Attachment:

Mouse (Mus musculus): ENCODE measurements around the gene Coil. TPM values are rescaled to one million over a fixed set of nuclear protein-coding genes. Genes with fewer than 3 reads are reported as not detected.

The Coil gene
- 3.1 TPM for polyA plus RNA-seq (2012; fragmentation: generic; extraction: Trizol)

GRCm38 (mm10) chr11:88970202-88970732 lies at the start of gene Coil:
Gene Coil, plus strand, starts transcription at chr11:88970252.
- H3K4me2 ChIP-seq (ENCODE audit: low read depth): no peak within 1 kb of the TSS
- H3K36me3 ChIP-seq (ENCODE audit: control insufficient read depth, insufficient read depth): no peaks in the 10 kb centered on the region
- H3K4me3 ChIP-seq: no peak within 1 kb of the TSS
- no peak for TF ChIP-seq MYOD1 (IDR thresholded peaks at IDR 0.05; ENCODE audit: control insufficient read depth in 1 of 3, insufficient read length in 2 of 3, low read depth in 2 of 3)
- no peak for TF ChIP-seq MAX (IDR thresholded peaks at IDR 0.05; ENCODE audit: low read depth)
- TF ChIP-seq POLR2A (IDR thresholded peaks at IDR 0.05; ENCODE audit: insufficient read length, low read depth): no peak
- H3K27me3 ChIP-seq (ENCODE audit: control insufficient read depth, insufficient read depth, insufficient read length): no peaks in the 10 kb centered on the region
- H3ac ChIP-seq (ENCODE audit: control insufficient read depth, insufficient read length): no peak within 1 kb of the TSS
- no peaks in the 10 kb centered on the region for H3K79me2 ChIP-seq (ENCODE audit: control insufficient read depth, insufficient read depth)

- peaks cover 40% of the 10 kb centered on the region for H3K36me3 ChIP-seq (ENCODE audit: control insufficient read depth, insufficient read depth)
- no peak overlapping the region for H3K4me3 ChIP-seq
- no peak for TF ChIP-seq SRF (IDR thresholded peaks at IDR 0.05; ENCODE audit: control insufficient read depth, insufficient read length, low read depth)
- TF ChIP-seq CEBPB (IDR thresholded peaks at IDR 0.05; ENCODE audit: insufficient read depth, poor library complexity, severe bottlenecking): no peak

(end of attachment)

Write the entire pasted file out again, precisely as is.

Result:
Mouse (Mus musculus): ENCODE measurements around the gene Coil. TPM values are rescaled to one million over a fixed set of nuclear protein-coding genes. Genes with fewer than 3 reads are reported as not detected.

The Coil gene
- 3.1 TPM for polyA plus RNA-seq (2012; fragmentation: generic; extraction: Trizol)

GRCm38 (mm10) chr11:88970202-88970732 lies at the start of gene Coil:
Gene Coil, plus strand, starts transcription at chr11:88970252.
- H3K4me2 ChIP-seq (ENCODE audit: low read depth): no peak within 1 kb of the TSS
- H3K36me3 ChIP-seq (ENCODE audit: control insufficient read depth, insufficient read depth): no peaks in the 10 kb centered on the region
- H3K4me3 ChIP-seq: no peak within 1 kb of the TSS
- no peak for TF ChIP-seq MYOD1 (IDR thresholded peaks at IDR 0.05; ENCODE audit: control insufficient read depth in 1 of 3, insufficient read length in 2 of 3, low read depth in 2 of 3)
- no peak for TF ChIP-seq MAX (IDR thresholded peaks at IDR 0.05; ENCODE audit: low read depth)
- TF ChIP-seq POLR2A (IDR thresholded peaks at IDR 0.05; ENCODE audit: insufficient read length, low read depth): no peak
- H3K27me3 ChIP-seq (ENCODE audit: control insufficient read depth, insufficient read depth, insufficient read length): no peaks in the 10 kb centered on the region
- H3ac ChIP-seq (ENCODE audit: control insufficient read depth, insufficient read length): no peak within 1 kb of the TSS
- no peaks in the 10 kb centered on the region for H3K79me2 ChIP-seq (ENCODE audit: control insufficient read depth, insufficient read depth)

- peaks cover 40% of the 10 kb centered on the region for H3K36me3 ChIP-seq (ENCODE audit: control insufficient read depth, insufficient read depth)
- no peak overlapping the region for H3K4me3 ChIP-seq
- no peak for TF ChIP-seq SRF (IDR thresholded peaks at IDR 0.05; ENCODE audit: control insufficient read depth, insufficient read length, low read depth)
- TF ChIP-seq CEBPB (IDR thresholded peaks at IDR 0.05; ENCODE audit: insufficient read depth, poor library complexity, severe bottlenecking): no peak